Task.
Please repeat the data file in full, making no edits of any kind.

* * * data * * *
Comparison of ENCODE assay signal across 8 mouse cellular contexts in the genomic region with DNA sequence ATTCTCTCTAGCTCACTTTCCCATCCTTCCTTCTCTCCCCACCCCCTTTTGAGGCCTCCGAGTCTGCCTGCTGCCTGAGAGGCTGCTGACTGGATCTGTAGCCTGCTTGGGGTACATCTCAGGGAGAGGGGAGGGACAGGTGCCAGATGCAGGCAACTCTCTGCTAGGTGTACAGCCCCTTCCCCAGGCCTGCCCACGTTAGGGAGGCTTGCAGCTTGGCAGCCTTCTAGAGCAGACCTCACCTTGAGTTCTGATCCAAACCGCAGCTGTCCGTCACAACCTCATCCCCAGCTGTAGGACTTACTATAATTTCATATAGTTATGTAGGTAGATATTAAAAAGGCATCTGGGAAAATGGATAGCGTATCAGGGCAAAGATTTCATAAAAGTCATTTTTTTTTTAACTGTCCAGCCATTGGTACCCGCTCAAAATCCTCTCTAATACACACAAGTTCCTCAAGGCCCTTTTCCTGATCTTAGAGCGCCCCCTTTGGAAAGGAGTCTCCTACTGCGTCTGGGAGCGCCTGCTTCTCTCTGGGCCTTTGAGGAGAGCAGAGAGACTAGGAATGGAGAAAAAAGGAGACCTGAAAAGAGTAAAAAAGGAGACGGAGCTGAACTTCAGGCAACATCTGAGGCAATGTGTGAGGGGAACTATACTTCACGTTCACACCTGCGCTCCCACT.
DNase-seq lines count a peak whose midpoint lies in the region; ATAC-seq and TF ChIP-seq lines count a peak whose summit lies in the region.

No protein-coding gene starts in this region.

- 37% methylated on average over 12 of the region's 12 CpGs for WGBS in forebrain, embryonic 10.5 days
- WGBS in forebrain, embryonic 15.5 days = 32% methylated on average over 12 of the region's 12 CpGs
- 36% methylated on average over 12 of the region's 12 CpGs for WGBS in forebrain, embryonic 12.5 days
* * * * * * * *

Comparison of ENCODE assay signal across 8 mouse cellular contexts in the genomic region with DNA sequence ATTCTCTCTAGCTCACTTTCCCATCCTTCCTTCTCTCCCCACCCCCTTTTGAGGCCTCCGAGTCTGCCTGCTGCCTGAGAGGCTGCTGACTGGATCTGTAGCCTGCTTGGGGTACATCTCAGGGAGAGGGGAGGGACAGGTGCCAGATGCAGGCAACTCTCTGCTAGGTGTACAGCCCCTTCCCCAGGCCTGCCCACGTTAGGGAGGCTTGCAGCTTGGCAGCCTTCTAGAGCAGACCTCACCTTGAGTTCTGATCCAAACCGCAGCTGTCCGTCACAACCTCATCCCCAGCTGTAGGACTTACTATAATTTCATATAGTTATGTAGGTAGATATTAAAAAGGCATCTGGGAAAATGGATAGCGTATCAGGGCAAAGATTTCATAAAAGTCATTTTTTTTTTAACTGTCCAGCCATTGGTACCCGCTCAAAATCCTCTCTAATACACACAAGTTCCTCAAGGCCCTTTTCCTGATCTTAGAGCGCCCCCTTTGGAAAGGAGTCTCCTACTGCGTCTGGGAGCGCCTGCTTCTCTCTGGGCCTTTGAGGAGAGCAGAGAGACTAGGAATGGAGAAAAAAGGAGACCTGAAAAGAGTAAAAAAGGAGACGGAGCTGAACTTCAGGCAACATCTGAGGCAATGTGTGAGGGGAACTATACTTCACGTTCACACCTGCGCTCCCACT.
DNase-seq lines count a peak whose midpoint lies in the region; ATAC-seq and TF ChIP-seq lines count a peak whose summit lies in the region.

No protein-coding gene starts in this region.

- 37% methylated on average over 12 of the region's 12 CpGs for WGBS in forebrain, embryonic 10.5 days
- WGBS in forebrain, embryonic 15.5 days = 32% methylated on average over 12 of the region's 12 CpGs
- 36% methylated on average over 12 of the region's 12 CpGs for WGBS in forebrain, embryonic 12.5 days